Wednesday, 15 September 2010

the meaning of jam

Where did autumn come from, already? There is mist in the morning when I walk the dog, and the hedgerows drip with blackberries, crab apples, rosehips and sloes - one last mad flush of fruiting, before the cold sets in. I hate the descent of winter, but there is one consolation to these last fleeting days of sunshine: you can bottle it.
Making jam is the ultimate cliche of downshifting mothers. It's everyone's shorthand for what people do when they've stopped work - 'oh, she's moving to the countryside to, like, make jam or something' - and is one of those furtive fantasies many working women have about what they might do if only they had more time. Me included: the first batch I ever made was the summer after my maternity leave ended, with a glut of plums from the tree in our old London garden, stoning pounds and pounds of them at about midnight in some sort of lunatic attempt to compensate for my general lack of domestic goddessness.
I'm not sure why jam is such a metaphor for a certain kind of life. It takes time, of course, and a little patient stirring: it smacks of village fetes, and cream teas, and retro snippets of gingham for lids. It looks lovely lined up in glowing rows in the cupboard (or for extra fantasy points, in a pantry).
But not for nothing are jams, jellies and pickles known as preserves: making them is also about saving a bit of the good times for the lean months, holding on to a memory of summer. It's a reminder that once there were times of plenty and times of scarcity, not just all-year-round airfreighted fruit: and for me at least, it harks back to childhood. And not just all that Little House on the Prairie I read in my formative years, where most of the plot apparently revolved around bottling peaches.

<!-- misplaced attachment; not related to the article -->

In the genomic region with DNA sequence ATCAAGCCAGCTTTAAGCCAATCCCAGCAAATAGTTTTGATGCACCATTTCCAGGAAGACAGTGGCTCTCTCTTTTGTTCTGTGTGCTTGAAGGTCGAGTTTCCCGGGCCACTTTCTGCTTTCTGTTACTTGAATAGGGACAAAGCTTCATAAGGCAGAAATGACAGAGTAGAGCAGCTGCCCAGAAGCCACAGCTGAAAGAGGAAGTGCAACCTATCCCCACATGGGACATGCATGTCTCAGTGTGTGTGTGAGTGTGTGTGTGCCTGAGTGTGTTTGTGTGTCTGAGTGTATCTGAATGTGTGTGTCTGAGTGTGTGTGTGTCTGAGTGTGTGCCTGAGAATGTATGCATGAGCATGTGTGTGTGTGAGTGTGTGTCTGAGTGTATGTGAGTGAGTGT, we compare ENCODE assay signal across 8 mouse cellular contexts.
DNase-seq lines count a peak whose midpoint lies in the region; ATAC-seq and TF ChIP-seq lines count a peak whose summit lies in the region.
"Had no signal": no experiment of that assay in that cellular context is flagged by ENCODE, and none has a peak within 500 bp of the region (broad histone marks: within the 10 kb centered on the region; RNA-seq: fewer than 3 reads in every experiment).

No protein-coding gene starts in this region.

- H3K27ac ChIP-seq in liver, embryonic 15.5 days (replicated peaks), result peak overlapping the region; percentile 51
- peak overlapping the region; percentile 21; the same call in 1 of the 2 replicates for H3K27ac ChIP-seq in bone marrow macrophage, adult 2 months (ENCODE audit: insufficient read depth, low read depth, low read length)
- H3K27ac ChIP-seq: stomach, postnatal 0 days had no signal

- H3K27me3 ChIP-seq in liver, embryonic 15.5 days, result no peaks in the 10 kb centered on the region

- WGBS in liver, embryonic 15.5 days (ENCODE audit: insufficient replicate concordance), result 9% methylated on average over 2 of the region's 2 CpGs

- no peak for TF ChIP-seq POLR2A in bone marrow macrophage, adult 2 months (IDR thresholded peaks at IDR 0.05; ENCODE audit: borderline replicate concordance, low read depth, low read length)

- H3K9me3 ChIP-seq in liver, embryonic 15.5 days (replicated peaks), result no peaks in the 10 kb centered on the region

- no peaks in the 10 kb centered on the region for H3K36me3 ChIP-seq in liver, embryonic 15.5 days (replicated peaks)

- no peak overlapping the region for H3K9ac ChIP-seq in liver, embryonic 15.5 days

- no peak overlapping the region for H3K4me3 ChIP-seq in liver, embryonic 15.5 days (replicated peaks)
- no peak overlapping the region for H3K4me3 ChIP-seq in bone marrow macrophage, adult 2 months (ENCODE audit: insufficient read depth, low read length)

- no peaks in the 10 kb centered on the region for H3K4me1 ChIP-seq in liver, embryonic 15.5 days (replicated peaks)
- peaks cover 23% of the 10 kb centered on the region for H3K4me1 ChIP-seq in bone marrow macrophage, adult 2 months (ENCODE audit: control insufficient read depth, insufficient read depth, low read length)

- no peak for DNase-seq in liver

My mother makes terrific jam (apart from the year she burnt the marmalade, distracted by President Obama's inauguration speech). And when I do the same, it feels as if I'm preserving more than fruit: a fragment of family history, a thread of continuity. I don't use a sugar thermometer because it feels uncomfortably high tech: I do the trick with ice-cold saucers and waiting until a drop of liquid jam solidifies on them, which is no doubt how my grandmother also did it.
We no longer have a plum tree here so it's blackberry jam instead, and maybe a crab apple jelly (for recipes, try foraging food blogger Norfolk Kitchen). And once the frosts have thinned the skins of the sloes, it will be time for sloe gin, which just happens to make the base of a particularly lethal champagne cocktail. Perfect to see us through the darkness to spring.


  1. I'm not very good at jams & preserves but I'm lucky enough to have a friend who's a cookery editor (love going round to her house!) and she always gives me jars of pickles and jam and makes a great sloe gin.

  2. It's not just 'downshifting mothers' and 'working women', of course - men do it too. My dad took early (semi) retirement, and immediately started making huge batches of marmalade each year. And still does so some 15 years later.